…The current Russia-Ukraine conflict continues to reshape geopolitical relations and international trade and to give context to the situation, we’ve created this graphic using IMF and UN Comtrade data to showcase Ukraine’s largest trading partners and goods traded in 2020.
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International trade was equal to 65% of Ukraine’s GDP in 2020, totaling $102.9 billion of goods exchanged with countries around the world but that was down 33% from its peak back in 2012 and will now be irreversibly disrupted as a result of Russia’s full-scale invasion on February 24th, 2022.
The above version of the original article by Niccolo Conte (visualcapitalist.com) was edited [ ] and abridged (…) to provide you with a faster and easier read. Also note that this complete paragraph must be included in any re-posting to avoid copyright infringement.
Related Article on Ukraine From the munKNEE Vault:
This article points out the MAJOR role the country has in industrial metals, agriculture and industry in Europe and the world. It begs the question: “To what extent would an invasion of Ukraine disrupt the world’s supply and drive the stock prices of companies supplying these products dramatically higher?”
Russia’s invasion of Ukraine is an effort by a relatively small country trying to use military action and threats, backed up by a nuclear arsenal, that can in no way compare in terms of resources to those it is threatening and, as such, the combined impacts of the imposed sanctions on its small economy will likely be significant and widely felt.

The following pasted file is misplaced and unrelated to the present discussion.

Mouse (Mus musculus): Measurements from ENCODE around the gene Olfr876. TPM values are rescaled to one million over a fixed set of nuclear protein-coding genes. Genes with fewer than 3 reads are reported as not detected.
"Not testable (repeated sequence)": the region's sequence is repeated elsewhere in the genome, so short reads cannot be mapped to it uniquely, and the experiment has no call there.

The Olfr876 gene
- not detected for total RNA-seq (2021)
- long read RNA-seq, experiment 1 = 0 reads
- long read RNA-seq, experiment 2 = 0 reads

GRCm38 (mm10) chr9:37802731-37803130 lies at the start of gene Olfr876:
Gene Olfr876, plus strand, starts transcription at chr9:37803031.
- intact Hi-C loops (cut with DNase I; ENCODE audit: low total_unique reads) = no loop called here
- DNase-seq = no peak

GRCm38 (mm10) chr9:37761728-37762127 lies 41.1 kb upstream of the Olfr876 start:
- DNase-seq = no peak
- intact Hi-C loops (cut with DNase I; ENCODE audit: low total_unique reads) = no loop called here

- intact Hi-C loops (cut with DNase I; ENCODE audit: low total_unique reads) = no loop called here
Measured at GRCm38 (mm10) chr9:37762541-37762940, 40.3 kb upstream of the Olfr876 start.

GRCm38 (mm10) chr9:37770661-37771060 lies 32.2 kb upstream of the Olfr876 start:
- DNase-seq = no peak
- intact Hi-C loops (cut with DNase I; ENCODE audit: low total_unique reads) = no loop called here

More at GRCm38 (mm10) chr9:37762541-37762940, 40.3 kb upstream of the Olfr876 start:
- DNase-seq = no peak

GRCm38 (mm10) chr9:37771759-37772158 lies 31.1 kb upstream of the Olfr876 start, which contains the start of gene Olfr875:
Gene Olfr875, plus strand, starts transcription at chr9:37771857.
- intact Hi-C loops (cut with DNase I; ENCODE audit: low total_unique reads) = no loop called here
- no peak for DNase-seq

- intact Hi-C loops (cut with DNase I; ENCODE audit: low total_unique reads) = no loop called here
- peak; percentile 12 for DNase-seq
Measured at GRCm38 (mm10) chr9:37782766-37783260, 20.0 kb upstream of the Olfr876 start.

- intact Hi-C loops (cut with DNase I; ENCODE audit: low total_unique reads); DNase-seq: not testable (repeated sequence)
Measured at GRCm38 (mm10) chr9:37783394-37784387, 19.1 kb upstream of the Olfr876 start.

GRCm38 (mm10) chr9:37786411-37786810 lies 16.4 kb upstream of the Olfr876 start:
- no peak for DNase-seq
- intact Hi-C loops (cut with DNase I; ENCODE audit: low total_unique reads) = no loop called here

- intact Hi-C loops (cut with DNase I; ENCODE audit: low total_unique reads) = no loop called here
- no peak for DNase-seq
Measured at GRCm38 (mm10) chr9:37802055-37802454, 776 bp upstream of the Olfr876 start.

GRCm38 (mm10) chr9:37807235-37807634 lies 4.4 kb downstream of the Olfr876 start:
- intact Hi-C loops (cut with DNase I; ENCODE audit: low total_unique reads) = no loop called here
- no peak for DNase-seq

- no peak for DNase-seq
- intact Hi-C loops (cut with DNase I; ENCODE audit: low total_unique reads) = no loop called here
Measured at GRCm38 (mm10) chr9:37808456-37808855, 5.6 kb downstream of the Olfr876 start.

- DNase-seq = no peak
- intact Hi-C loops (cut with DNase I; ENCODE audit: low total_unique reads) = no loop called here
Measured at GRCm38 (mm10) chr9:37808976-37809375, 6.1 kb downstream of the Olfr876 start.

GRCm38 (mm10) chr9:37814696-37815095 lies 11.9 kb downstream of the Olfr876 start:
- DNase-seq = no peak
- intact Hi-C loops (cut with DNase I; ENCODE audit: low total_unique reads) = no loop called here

There are 862 individual SWIFT codes of Russian origin, belonging to somewhere around 300 financial institutions out of a total in the bank network of 11,000 and removing them from the network would prevent those banks from using the network to facilitate transfers.
What should we make of the fact that the Central Bank of Russia has been steadily amassing vast gold reserves since 2015?
Russia is a huge supplier of oil and gas — traded in US dollars — which gives it both leverage over near-term energy flows and, far more ominous for the U.S., the ability to threaten the dollar’s reign as the world’s reserve currency – and it’s taking some big, active steps towards that goal.
A prominent European think tank contends that the Russian economy may be entering into a death spiral, driven by a combination of factors, including low energy prices, government mismanagement, a collapse in the Russian ruble’s value and Western sanctions.
News events from the Crimean Peninsula have increased paranoia in the mainstream financial press and certain corners of the internet [that Russia, in response to any economic sanctions implemented by the West, might engage in some form of retaliatory financial warfare.